By Cody Mello-Klein | firstname.lastname@example.org
During the new city council’s abbreviated first public hearing on Jan. 12, council unanimously approved a development special use permit and site plan for an arts and cultural anchor in Old Town North.
The meeting was held in a mere hour-and-a-half, as some docketed items were consolidated so the hearing could be adjourned before the impending snowstorm hit.
The arts and cultural anchor, slated to sit at 1201 North Royal St. at the intersection of North Royal Street and Bashford Lane, will consist of a 90-unit, eight story multi-family residential building and will also feature an outdoor arts walk and an indoor arts space operated by The Art League.
The new site is part of a broader city plan, the Old Town North Small Area Plan, that aims to develop an arts district in Old Town North and preserve arts projects like The Art League.
Last April, city council approved a development plan to move the MetroStage theater to a new site currently occupied by the Crowne Plaza hotel on North Fairfax Street as part of the small area plan. Both The Art League’s new arts center, to be located on the current MetroStage site, and the new MetroStage theater will serve as powerful anchors for Old Town North’s new arts district.
As proposed in the site plan, The Art League’s arts and cultural center will occupy 5,732 square feet of the site’s 9,034 square foot ground floor. The space will be dedicated to a private, commercial arts school run by The Art League that will provide arts programming throughout the year. The Art League will continue to operate from its headquarters in the Torpedo Factory but will move many of its educational programs from its Madison Annex to the new, expanded space at the North Royal Street location, according to Mayor Justin Wilson.
“This is a great project and I really appreciate the partnership with The Art League,” Wilson said after council approved the permit. “The Art League is quietly one of our largest educational institutions in the city and it’s great for it to have a permanent home in this location.”
The Department of Planning & Zoning’s presentation of the plan was the culmination of a three-year process for the city, developer Carr City Centers and the community.
According to Kenneth Wire, Carr City Centers’ attorney, the developer received a lot of input from residents and business owners. A lot of that input was included in the plan put before city council, Wire said, including building monitoring for residents and business owners in the surrounding properties.
“On this site, the community members asked for some monitoring,” Wire said. “We agreed to put seismic monitors on their houses if they wanted, and we will do some external monitoring.”
This was the first time council had seen the plan presented and illustrated in detail and although they approved it unanimously, several council members expressed concerns about the traffic and construction complications that are sure to follow.
Councilor Mo Seifeldein said he was primarily concerned about the amount of parking that will be available to long-time residents if the arts anchor starts drawing people from across Alexandria.
“This will be worked out during final site plan design where we will work at crossing enhancements on both sides or one side of the intersection and we’ll be work- ing with our engineers and the applicant’s engineers,” Heather Diez, deputy director of right-of-way and development services, said in response.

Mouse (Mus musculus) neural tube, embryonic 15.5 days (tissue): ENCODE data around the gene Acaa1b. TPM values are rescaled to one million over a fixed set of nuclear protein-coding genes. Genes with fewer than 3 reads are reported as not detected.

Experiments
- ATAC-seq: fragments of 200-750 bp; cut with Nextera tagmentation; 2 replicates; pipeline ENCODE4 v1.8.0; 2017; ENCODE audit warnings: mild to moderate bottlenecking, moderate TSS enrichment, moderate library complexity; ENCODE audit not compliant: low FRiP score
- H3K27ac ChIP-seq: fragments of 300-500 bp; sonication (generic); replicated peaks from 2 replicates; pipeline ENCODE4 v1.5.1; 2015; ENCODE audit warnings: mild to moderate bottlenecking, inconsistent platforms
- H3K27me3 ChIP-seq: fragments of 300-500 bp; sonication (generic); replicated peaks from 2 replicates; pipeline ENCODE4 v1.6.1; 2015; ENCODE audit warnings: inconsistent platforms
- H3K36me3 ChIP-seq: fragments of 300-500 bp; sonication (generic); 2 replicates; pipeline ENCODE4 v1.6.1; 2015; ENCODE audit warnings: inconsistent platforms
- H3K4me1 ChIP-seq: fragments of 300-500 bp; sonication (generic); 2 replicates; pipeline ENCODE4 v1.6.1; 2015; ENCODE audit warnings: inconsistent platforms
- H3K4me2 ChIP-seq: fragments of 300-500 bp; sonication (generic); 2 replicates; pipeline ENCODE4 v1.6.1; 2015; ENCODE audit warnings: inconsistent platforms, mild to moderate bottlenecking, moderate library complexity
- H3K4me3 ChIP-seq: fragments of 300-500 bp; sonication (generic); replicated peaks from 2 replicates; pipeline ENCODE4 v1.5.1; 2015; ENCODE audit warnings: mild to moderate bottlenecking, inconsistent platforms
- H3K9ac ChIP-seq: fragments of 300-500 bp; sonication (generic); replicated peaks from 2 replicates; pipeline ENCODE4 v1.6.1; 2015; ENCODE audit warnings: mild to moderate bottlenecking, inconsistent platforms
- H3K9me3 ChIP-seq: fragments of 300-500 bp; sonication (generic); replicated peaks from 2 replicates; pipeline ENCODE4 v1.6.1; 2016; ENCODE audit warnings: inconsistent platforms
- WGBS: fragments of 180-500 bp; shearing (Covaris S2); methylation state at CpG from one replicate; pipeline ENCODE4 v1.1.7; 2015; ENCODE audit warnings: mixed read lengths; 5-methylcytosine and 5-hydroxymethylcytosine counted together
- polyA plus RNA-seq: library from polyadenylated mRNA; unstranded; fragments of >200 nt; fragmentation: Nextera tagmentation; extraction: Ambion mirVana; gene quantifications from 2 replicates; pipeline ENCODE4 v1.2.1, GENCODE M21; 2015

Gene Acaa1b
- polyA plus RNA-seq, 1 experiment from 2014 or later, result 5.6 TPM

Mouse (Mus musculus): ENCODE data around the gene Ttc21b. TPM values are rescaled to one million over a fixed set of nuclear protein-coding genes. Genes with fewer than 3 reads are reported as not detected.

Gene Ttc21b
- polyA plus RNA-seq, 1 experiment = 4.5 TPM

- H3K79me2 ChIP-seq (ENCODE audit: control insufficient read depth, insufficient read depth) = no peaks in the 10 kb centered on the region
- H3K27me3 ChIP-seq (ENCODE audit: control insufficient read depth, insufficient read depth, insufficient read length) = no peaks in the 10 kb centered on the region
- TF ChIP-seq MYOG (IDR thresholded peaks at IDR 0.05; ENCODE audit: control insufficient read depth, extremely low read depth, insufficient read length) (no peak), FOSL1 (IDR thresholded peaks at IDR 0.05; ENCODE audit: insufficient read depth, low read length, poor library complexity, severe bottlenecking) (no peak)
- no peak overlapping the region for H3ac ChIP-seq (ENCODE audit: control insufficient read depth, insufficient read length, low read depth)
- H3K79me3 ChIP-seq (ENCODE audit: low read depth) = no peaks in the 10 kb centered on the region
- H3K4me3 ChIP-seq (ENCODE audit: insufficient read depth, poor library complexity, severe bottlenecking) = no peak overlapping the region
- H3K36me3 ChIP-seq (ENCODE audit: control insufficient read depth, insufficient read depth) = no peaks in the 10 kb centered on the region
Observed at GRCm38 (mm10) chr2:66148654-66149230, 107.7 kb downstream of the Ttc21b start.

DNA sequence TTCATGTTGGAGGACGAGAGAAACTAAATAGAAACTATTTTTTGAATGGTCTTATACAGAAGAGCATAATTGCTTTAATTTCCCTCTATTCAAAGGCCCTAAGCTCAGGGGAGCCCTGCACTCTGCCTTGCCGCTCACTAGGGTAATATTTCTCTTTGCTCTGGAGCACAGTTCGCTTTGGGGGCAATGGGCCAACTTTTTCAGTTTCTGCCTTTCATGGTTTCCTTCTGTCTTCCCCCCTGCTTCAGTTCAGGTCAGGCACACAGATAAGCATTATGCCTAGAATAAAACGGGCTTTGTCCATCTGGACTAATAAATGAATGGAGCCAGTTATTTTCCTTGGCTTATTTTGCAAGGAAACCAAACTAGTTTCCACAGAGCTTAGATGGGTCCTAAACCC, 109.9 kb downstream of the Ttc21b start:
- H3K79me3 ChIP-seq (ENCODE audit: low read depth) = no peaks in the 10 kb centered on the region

Diez said there will be a parking garage with 144 parking spaces available to residents of the new units with off-site parking available for the arts walk and arts center.
Councilor Del Pepper had questions about how the new building will fit in with Old Town’s aesthetic.
“Do remember that this is Alexandria and brick is always beautiful,” Pepper advised members of Planning & Zoning after seeing the site’s brick, steel and glass design.
Councilor John Chapman, sitting in former council member and ardent glass defender Paul Smedberg’s chair, was more accepting of the design.
“In terms of the glass, I think it’s the perfect opportunity in Old Town to have a different standard of building,” Chapman said. “I think the brick we have in the southeast quadrant doesn’t always need to be replicated in other parts of the city.”
In response to points raised by both councilors, Rob Kerns, development division chief, said the property, with its step-ladder like rise from three story to eight story sections, is designed, both in its aesthetic and height, to transition from Old Town to the more industrial areas in the north.
“This location we view as being a transition property between the lower townhome scale that’s currently there and, on the power-plant side, the taller buildings there are going to be in the future,” Kerns said.
The plan as proposed states that space will be dedicated to the arts for the next 30 years. While many council members expressed concern that the developer might switch the function of the property after those 30 years are up, Wire assuaged those fears. The developer would still have to propose that change to city council, which means it will ultimately be up to future councils to decide how the space is used, Wire said.
All members of council were excited about the plan and what it means for Old Town North and the future of Alexandria’s artists, none more so than Pepper, who made sure the record showed she liked the plan.
“We are just delighted to have this arts anchor there and I know that The [Art] League is quite pleased to be there too,” Pepper said.